How EMS Calls Benefit the Fire Service


What are the benefits of running emergency medical service (EMS) calls off the engine or ladder company? The U.S. Fire Administration’s National Fire Incident Reporting System (NFIRS) topical run profile demonstrates that fewer than 10 percent of runs made by fire departments involve fire. More than half (55 percent) of the incidents to which fire departments respond are categorized as EMS or rescue.1 Many times, firefighters do not value EMS calls; they lack the adrenaline-producing results, which most firefighters enjoy experiencing, of the fire or nonmedical emergency response.

EMS incidents are routine, bread and butter. They are predictable; are often scripted; and, for the most part, are uneventful. The challenge for the company officer and the members of the fire company is to take the opportunity to refocus their thoughts and identify the advantages of responding to and providing EMS services off the fire apparatus—what can the fire service gain from these incidents? Take the time to use these responses as a tool to market, train, and grow as a company while providing the citizens with a quality service.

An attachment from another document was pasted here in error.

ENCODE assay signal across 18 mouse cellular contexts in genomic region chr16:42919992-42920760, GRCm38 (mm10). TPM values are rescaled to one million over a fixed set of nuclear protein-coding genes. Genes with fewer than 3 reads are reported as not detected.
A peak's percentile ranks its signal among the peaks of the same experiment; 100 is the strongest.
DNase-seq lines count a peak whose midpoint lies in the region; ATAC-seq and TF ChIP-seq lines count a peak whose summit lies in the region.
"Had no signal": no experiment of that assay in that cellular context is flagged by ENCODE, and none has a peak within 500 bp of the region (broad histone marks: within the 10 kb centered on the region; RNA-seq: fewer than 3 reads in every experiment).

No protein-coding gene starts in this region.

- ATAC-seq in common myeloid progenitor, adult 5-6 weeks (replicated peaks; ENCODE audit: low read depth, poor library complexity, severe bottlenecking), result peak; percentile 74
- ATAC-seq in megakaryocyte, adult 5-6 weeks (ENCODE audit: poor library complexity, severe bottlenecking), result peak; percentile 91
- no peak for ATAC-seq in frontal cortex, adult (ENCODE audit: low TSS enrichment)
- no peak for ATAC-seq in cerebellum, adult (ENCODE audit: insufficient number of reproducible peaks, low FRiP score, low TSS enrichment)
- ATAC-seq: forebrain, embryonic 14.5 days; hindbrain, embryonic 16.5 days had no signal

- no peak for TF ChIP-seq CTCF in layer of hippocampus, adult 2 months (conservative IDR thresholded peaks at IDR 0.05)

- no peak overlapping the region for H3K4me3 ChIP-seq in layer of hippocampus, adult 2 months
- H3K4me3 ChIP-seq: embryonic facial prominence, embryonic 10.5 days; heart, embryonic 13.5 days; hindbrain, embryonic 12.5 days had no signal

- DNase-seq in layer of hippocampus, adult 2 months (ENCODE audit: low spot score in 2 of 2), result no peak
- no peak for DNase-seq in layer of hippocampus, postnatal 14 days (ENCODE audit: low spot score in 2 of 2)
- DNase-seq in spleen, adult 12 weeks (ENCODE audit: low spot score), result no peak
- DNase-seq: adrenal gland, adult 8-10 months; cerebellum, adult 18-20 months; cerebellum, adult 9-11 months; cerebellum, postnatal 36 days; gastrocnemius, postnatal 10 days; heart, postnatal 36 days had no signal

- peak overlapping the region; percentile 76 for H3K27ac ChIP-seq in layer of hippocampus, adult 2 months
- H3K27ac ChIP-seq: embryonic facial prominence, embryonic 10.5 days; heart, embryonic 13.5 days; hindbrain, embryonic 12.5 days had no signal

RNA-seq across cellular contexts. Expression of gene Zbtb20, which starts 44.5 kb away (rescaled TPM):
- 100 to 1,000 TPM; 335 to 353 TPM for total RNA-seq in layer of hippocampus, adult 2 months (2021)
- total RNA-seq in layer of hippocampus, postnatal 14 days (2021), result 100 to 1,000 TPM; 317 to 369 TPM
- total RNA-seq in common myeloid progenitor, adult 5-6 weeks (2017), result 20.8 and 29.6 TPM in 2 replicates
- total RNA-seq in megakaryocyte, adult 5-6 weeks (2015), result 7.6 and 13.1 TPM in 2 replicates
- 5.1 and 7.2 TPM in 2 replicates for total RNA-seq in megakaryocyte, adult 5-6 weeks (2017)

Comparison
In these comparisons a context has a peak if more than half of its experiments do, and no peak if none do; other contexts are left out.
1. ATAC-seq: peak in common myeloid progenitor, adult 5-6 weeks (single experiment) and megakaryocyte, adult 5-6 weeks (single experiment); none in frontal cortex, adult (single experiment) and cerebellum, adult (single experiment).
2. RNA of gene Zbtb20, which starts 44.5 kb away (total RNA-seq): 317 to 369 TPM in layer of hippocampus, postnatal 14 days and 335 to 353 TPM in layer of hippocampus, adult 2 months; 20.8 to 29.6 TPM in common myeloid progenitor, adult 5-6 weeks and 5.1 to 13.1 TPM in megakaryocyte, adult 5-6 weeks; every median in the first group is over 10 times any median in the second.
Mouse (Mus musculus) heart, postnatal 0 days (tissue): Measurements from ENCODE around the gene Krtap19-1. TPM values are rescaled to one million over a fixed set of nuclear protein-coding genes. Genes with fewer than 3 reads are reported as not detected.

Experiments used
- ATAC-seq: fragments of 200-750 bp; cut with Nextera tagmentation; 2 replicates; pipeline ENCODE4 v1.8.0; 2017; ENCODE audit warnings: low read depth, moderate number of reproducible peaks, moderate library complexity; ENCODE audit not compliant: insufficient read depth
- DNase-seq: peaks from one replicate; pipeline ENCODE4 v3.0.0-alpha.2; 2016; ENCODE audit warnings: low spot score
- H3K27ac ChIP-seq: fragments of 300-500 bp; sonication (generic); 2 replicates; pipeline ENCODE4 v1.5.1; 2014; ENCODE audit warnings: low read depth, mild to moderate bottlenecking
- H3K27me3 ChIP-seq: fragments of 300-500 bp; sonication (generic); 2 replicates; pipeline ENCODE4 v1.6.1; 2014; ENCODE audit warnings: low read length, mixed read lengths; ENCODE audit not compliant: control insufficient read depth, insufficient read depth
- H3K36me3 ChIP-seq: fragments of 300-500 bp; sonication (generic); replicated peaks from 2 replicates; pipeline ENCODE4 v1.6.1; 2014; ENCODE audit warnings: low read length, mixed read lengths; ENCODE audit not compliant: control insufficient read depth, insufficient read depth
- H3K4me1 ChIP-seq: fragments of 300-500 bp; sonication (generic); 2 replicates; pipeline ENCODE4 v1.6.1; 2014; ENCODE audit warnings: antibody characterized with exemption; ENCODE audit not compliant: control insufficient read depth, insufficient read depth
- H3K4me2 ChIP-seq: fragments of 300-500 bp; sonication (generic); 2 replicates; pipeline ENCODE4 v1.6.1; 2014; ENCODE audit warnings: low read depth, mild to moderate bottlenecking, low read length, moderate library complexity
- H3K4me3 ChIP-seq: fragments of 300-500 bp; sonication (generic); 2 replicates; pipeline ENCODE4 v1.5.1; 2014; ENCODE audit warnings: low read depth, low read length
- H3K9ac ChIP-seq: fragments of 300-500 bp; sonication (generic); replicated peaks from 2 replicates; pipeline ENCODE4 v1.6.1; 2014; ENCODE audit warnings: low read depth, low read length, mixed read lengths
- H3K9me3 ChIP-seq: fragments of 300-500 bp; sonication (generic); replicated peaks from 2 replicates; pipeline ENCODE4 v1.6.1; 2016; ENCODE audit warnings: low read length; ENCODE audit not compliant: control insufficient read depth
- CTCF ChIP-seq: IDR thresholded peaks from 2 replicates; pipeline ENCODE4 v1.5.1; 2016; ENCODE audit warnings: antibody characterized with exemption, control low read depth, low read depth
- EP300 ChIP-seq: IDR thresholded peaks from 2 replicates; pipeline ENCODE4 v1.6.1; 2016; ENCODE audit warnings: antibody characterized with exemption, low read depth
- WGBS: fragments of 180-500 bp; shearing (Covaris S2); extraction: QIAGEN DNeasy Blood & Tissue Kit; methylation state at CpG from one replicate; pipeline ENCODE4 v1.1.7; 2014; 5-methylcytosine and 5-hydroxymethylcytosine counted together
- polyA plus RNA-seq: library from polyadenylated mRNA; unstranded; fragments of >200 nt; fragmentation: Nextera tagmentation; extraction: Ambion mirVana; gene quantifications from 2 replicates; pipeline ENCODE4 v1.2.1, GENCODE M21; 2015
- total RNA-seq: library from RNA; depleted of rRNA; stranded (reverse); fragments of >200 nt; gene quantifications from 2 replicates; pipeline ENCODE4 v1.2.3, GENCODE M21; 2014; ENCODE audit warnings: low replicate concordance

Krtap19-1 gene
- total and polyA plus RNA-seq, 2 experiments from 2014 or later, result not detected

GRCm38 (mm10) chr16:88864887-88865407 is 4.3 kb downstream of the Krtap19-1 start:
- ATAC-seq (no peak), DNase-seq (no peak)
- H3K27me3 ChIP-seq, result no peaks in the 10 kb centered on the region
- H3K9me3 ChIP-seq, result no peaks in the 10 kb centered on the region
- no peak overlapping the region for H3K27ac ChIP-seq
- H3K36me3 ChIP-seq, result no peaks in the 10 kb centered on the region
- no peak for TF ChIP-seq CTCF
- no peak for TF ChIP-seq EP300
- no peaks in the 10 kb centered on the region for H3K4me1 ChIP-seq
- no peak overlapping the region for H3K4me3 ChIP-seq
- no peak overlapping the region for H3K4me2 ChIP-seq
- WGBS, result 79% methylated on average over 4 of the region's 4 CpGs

Don’t overlook that responding fire apparatus on EMS incidents provide a beneficial and valued service to the community. Many departments provide advanced life support (ALS) off the engine company; this first response is necessary to provide time-sensitive basic life support (BLS) and ALS to the community. Although the primary focus of the EMS response is to care for the injured and sick, take the time to maximize your time away from the firehouse. Use the incident, from the time of alarm to the time you return to the station, to learn, see, and train.